*5: Some recipes that may vaguely bring to the mind that of Carbonara can be found in the Neapolitan cooking manual ‘Cucina teorico-pratica’ (‘Theoretical-practical cuisine’) by the cook/writer Ippolito Cavalcanti, published in 1837.

Carbonara sauce: ingredients.

Pasta Carbonara: ingredients.

Carbonara pasta usually served in the most famous Roman restaurants, except for possible ‘creative changes’, involves the use of the following ingredients:

  • Spaghetti or rigatoni pasta;
  • Eggs;
  • Cured pork jowl (‘guanciale’);
  • Pecorino Romano PDO cheese;
  • Salt & pepper;

These ingredients are nowadays considered ‘canonical’ and, as such, fiercely defended by the purists of the recipe. However, it should be noted that this ‘canonicity’ is relatively recent, dating back to the end of the last century (*1): for this reason, sometimes, attacks too strong on the ‘transgressors’ can be considered, also from a historiographic point of view, out of place (*1).

*1: Not surprisingly, these ingredients are included in most of the many ‘variants’ of Carbonara pasta prepared especially during the second half of the 20th century.
*2: Suffice to say that, before the 90s, the lack of a reference recipe for Carbonara, led to the use in its preparation of products that are nowadays considered a true heresy, such as cream, parsley, onion and garlic.

Pasta Carbonara: Cured pork jowl or bacon? Pasta Carbonara: Cured pork jowl or bacon?

Cured pork jowl or bacon?

Although nowadays many Italian chefs are somewhat ‘reluctant’ to use bacon instead of cured pork jowl (‘guanciale’), it should be reminded that, until the 1960s, it was the latter to be considered as an alternative ingredient for cooking Carbonara (*1). Moreover, giving credit to one of the most popular historical theories, at the end of World War II this specialty was probably made with the bacon included in the rations of the American soldiers.

Pasta Carbonara: Cream and Carbonara pasta. Pasta Carbonara: Cream and Carbonara pasta.

Cream and Carbonara pasta.

Nowadays the use of cream in the preparation of Carbonara pasta is considered a kind of heresy by many fans of this specialty. However, it should be remembered that, until the eighties, before the ‘canonization’ of the recipe, renowned chefs such as Gualtiero Marchesi, gourmets such as Luigi Veronelli and even many famous Romans, suggested to use this ‘forbidden ingredient’ to increase creaminess.

*1: The ‘consecration’ of cured pork jowl (‘guanciale’) as a fundamental ingredient in the preparation of Carbonara pasta can be found in the recipe book ‘La Grande Cucina’ by the gourmet Luigi Carnacina, published in 1969.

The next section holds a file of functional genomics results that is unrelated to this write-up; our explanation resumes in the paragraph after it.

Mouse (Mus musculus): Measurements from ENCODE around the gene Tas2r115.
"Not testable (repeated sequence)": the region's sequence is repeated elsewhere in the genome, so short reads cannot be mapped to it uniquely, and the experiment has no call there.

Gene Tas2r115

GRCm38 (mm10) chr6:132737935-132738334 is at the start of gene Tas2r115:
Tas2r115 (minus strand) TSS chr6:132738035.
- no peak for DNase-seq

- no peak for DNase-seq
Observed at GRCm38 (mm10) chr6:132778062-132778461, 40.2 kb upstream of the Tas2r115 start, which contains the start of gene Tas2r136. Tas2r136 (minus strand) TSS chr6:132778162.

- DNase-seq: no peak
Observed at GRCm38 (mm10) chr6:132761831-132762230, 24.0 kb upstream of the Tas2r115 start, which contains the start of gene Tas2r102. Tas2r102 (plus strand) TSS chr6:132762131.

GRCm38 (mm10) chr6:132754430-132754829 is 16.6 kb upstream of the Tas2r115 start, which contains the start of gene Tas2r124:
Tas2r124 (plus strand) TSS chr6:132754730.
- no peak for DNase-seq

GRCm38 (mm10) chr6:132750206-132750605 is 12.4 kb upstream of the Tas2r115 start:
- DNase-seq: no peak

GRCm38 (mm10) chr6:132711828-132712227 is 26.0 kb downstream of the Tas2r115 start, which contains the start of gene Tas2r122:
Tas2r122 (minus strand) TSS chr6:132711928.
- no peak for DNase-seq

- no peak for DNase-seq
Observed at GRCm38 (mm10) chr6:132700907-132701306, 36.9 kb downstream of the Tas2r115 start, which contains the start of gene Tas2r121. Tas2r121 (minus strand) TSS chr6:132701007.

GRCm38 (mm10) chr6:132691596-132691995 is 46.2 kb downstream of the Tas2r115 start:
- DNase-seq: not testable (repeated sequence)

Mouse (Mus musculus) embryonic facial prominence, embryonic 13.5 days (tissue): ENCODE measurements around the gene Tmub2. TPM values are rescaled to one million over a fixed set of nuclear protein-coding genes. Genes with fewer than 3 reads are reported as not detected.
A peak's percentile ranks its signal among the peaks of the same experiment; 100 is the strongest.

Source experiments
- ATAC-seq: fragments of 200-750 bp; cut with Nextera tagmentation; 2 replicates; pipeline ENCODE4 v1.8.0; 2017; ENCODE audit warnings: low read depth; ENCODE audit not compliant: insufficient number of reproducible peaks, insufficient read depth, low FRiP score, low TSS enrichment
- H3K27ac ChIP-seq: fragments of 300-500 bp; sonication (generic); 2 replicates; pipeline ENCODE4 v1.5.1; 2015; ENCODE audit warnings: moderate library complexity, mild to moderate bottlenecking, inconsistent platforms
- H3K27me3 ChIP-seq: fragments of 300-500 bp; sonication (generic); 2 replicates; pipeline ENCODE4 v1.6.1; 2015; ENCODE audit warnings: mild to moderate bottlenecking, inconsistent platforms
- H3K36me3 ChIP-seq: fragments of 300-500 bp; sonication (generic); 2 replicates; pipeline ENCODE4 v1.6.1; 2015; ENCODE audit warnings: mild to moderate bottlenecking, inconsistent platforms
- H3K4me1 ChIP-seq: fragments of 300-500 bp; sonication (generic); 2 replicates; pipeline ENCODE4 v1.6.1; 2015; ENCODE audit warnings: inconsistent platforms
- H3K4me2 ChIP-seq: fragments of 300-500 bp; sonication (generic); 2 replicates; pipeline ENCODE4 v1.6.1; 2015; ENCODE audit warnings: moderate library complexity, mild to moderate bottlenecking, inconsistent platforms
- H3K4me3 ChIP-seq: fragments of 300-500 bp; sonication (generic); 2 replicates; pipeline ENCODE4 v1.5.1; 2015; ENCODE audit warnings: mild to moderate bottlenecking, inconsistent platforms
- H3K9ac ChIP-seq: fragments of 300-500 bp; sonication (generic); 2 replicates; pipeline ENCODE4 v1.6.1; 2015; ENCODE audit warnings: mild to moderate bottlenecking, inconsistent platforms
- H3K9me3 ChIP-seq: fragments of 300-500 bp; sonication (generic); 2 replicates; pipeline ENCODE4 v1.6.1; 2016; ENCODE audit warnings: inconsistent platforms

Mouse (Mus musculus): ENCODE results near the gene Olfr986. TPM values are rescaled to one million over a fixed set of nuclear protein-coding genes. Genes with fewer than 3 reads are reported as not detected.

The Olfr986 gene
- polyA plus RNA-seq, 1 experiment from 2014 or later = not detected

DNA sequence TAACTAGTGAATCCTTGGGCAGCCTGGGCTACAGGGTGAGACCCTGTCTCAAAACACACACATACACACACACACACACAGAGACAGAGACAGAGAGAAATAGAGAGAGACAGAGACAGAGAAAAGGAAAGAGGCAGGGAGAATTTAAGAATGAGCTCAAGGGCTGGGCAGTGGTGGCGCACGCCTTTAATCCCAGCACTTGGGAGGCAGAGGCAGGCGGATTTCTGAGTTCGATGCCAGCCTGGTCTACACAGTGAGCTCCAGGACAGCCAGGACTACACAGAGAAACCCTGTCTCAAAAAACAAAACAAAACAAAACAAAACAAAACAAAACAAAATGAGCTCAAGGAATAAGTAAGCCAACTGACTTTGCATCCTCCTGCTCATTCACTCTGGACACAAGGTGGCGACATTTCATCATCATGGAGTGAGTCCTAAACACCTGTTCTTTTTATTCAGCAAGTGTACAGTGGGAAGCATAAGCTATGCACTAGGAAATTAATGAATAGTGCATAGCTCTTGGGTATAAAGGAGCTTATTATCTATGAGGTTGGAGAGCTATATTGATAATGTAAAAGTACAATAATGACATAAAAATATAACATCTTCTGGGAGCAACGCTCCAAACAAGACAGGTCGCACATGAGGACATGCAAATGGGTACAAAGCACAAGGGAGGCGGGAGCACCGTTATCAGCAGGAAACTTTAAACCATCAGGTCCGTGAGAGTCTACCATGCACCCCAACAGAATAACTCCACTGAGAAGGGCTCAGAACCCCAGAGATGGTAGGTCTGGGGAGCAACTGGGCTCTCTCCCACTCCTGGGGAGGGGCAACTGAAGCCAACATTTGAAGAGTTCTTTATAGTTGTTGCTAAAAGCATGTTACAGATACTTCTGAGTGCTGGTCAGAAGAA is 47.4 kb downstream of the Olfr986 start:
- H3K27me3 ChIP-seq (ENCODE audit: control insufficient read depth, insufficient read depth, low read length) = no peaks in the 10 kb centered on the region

Carbonara: the preparation (hints)

Pasta Carbonara.

Although on this website the preparation methods of the specialties covered are generally not illustrated, it has been decided to make an exception for Carbonara pasta. Here follows the procedure which, as anticipated, is quite simple:

Quantities for 4 people:

  • 320 grams of rigatoni or spaghetti;
  • 140 grams of ‘guanciale’ (cured pork jowl);
  • 4 egg yolks (large);
  • Salt and pepper;

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1. Bring the water for pasta to a boil, remembering to salt it.
2. Cut the ‘guanciale’ (cured pork jowl) into strips and brown it in olive oil (if guanciale is fat enough, use the fat itself instead of oil).
3. Beat the egg yolks, adding grated Pecorino Romano and some black pepper until you get a creamy mixture.
4. Once the pasta is cooked, pour it into the pan where the guanciale was previously cooked and add the mixture just made.
5. Mix everything and serve, seasoning each portion with Pecorino Romano and a sprinkling of black pepper.

The first recipes of Carbonara.

Pasta Carbonara in Chicago (cc-02)

Strange as it may seem, the oldest written evidence about ‘Carbonara’ pasta, one of the symbols of Italian cuisine, is not part, as it would be easy to imagine, of an Italian cooking manual, but can be found in a guide to Chicago restaurants: Patricia Bronte Vittles’ ‘Vittles And Vice’ (*1), published for the first time in 1952. The recipe of the specialty is included in the review of ‘Armando’s’, restaurant run, not surprisingly, by Italian Americans.
The first description of the preparation of ‘Carbonara’ in the Italian language, can be found in the 1954 magazine ‘La Cucina Italiana’ (‘The Italian Cuisine) (*2).

*1: ‘Vittles and Vice: An Extraordinary Guide to What’s Cooking on Chicago’s Near North Side’.
*2: It’s important to remember that this recipe is quite different from the one considered today as ‘canonical’: the differences include, for example, the use of garlic and Gruyère cheese.

WebFoodCulture: the most typical specialties, the most traditional restaurants and producers.

The most typical specialties, the most traditional restaurants and producers.

Pasta Carbonara outside Italy.

Pasta Carbonara outside Italy.

Carbonara is one of the most popular pasta specialties in the world: in this regard, it should be noted that, especially outside of Italy, it’s made according to recipes that sometimes differ quite a lot from the ‘original’ one. The main differences usually consist in:
In the use of Parmesan instead of Pecorino Romano (or, in the best case, a mix of the two). How much this can affect the flavor of Carbonara is immediately clear to anyone who has tasted these two kinds of cheeses.